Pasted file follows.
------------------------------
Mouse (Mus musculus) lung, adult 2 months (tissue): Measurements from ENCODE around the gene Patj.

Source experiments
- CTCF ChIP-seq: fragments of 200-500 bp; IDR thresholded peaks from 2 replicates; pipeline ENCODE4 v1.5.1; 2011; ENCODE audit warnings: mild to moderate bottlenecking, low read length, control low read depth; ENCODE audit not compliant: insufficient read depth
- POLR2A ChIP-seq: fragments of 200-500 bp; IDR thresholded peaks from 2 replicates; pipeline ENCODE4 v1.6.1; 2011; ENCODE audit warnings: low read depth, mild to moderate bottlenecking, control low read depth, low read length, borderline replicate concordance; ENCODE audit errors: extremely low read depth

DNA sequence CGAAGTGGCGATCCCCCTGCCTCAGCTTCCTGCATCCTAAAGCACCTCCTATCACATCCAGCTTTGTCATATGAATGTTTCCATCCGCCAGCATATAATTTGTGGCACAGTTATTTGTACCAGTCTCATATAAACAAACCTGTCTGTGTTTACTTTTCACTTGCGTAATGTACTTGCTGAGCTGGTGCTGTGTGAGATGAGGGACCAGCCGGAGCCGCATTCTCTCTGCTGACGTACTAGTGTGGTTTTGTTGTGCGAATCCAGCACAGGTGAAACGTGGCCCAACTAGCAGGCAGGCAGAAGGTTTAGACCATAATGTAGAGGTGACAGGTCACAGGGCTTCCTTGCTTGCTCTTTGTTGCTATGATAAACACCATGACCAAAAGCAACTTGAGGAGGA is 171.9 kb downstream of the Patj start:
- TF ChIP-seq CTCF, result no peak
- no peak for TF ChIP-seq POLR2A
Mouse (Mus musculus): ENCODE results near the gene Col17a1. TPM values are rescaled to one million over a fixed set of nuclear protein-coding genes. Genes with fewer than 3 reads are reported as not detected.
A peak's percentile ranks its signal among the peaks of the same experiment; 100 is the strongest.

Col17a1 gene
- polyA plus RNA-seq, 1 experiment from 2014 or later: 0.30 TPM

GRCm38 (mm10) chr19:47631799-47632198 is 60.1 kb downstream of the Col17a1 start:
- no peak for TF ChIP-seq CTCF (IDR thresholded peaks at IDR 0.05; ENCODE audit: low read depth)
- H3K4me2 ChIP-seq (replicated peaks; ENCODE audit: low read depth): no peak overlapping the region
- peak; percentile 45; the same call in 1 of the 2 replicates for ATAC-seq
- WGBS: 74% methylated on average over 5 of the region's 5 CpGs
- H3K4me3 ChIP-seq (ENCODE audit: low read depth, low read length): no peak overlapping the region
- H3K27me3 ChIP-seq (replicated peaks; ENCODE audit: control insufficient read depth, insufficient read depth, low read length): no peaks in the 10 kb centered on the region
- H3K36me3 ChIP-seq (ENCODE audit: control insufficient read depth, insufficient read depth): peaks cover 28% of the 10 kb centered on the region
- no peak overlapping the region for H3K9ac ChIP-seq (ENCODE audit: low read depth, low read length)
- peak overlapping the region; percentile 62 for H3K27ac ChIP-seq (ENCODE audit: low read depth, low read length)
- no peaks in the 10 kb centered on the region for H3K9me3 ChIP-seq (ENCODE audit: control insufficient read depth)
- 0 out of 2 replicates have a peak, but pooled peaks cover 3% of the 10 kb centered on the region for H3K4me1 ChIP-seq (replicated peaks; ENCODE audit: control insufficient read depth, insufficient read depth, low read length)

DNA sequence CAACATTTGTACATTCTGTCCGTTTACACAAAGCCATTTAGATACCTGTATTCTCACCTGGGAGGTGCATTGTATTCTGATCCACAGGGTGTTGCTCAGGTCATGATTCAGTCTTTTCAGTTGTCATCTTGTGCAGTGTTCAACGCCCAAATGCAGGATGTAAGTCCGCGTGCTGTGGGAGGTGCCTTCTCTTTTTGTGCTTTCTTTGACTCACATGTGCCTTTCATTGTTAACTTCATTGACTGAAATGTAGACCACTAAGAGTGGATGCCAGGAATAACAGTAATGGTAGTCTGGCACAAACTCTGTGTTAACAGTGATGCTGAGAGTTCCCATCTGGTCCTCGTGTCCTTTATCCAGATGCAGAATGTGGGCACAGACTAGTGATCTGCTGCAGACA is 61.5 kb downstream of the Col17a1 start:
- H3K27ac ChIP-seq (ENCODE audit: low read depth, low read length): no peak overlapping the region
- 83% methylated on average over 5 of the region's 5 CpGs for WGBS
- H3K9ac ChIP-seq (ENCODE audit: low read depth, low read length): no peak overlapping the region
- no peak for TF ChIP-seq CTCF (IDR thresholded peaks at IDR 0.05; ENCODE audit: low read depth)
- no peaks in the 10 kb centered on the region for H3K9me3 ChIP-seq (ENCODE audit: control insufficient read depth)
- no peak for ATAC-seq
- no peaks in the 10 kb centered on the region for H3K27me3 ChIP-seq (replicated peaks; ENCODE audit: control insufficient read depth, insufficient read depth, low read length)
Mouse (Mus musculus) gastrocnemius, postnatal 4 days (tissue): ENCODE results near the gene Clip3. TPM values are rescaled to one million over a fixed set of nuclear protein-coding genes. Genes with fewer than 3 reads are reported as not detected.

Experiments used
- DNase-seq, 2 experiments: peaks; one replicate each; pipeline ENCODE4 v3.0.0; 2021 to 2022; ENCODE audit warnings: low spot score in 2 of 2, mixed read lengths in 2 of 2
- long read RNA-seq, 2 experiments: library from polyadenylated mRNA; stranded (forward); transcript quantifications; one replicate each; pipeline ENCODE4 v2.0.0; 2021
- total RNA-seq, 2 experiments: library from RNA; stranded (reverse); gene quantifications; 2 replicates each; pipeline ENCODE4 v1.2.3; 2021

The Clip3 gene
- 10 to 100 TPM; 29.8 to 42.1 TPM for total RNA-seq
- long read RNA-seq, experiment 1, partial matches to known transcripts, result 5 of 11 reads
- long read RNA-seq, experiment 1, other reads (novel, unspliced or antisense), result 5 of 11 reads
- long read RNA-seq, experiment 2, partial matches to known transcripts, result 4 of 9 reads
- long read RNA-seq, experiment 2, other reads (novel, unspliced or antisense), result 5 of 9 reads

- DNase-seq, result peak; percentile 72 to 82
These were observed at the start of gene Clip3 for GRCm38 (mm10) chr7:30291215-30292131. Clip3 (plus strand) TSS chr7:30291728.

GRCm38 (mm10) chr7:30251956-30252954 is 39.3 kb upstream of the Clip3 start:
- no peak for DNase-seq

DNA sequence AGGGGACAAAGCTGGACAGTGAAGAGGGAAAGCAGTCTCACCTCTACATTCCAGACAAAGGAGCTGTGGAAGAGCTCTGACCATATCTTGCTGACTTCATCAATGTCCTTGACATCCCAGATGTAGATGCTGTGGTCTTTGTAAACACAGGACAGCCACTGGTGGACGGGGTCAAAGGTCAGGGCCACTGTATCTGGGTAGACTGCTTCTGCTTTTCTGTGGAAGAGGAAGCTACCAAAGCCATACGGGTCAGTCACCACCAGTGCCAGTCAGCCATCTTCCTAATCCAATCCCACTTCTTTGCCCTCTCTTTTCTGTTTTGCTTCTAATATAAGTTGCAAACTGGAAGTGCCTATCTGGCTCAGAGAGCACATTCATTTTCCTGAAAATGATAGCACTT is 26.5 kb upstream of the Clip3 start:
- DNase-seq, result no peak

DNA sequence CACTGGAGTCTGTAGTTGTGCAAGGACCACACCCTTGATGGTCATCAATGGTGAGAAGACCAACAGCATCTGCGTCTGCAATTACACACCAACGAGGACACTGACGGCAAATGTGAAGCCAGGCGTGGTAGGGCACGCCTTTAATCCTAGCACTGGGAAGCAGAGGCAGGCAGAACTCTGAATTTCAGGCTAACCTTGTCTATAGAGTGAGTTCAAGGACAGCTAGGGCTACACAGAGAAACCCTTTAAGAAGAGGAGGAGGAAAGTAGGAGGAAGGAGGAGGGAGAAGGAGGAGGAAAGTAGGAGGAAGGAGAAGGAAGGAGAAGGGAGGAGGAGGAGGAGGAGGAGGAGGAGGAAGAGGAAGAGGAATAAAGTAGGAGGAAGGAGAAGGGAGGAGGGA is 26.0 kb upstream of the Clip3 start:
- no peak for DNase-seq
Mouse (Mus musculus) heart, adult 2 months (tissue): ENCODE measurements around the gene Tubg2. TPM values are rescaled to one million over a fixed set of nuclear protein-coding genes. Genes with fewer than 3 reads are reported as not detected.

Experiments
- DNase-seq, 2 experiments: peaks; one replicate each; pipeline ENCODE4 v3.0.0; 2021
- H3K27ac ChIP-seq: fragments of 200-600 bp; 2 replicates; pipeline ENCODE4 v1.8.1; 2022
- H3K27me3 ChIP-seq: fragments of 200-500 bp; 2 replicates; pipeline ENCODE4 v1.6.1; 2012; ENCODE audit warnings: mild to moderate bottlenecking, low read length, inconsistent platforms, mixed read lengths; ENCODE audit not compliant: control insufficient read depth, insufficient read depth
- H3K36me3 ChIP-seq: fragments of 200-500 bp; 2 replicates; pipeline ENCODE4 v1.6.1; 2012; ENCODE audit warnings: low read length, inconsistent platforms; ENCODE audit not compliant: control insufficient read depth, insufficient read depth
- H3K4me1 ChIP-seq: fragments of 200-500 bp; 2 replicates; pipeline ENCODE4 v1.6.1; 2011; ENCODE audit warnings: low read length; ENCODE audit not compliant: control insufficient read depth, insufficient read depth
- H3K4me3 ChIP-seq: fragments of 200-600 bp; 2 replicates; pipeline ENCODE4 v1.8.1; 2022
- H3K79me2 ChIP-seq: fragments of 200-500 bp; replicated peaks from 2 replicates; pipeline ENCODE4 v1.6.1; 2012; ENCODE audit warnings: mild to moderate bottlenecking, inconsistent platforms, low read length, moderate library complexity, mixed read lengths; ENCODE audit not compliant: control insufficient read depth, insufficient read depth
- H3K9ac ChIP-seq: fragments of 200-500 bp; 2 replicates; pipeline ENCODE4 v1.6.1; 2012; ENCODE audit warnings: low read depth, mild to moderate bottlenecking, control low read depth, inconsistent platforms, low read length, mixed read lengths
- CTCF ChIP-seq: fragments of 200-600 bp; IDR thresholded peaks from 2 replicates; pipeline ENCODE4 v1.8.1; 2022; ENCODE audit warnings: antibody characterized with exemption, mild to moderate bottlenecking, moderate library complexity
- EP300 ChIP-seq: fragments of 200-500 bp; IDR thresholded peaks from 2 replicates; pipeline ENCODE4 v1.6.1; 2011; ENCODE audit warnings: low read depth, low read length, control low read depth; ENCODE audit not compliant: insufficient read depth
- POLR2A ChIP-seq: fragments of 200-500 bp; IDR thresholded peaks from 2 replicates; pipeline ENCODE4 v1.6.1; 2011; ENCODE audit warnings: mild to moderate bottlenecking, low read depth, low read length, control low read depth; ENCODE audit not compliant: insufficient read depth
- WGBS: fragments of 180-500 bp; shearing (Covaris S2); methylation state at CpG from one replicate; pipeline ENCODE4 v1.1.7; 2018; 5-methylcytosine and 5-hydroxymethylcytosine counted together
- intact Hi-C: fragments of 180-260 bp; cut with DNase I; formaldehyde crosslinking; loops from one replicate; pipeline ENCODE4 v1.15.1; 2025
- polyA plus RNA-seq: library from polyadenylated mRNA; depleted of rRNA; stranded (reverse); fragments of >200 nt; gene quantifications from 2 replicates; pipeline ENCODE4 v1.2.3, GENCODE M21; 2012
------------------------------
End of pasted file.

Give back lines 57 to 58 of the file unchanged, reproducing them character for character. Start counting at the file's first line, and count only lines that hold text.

- H3K4me1 ChIP-seq: fragments of 200-500 bp; 2 replicates; pipeline ENCODE4 v1.6.1; 2011; ENCODE audit warnings: low read length; ENCODE audit not compliant: control insufficient read depth, insufficient read depth
- H3K4me3 ChIP-seq: fragments of 200-600 bp; 2 replicates; pipeline ENCODE4 v1.8.1; 2022